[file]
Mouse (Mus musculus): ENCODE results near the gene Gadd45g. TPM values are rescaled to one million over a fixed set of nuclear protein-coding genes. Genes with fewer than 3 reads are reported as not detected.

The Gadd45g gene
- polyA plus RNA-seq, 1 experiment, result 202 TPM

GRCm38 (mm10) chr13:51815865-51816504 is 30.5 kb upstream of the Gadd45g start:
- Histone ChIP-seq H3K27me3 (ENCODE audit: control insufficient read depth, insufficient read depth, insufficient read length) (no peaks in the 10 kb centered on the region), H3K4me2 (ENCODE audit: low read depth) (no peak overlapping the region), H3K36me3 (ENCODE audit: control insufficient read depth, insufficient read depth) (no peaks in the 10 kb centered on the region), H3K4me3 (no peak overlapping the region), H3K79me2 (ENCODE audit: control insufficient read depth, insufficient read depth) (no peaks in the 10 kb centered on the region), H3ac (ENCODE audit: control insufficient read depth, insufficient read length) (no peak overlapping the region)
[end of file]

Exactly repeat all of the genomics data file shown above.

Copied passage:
Mouse (Mus musculus): ENCODE results near the gene Gadd45g. TPM values are rescaled to one million over a fixed set of nuclear protein-coding genes. Genes with fewer than 3 reads are reported as not detected.

The Gadd45g gene
- polyA plus RNA-seq, 1 experiment, result 202 TPM

GRCm38 (mm10) chr13:51815865-51816504 is 30.5 kb upstream of the Gadd45g start:
- Histone ChIP-seq H3K27me3 (ENCODE audit: control insufficient read depth, insufficient read depth, insufficient read length) (no peaks in the 10 kb centered on the region), H3K4me2 (ENCODE audit: low read depth) (no peak overlapping the region), H3K36me3 (ENCODE audit: control insufficient read depth, insufficient read depth) (no peaks in the 10 kb centered on the region), H3K4me3 (no peak overlapping the region), H3K79me2 (ENCODE audit: control insufficient read depth, insufficient read depth) (no peaks in the 10 kb centered on the region), H3ac (ENCODE audit: control insufficient read depth, insufficient read length) (no peak overlapping the region)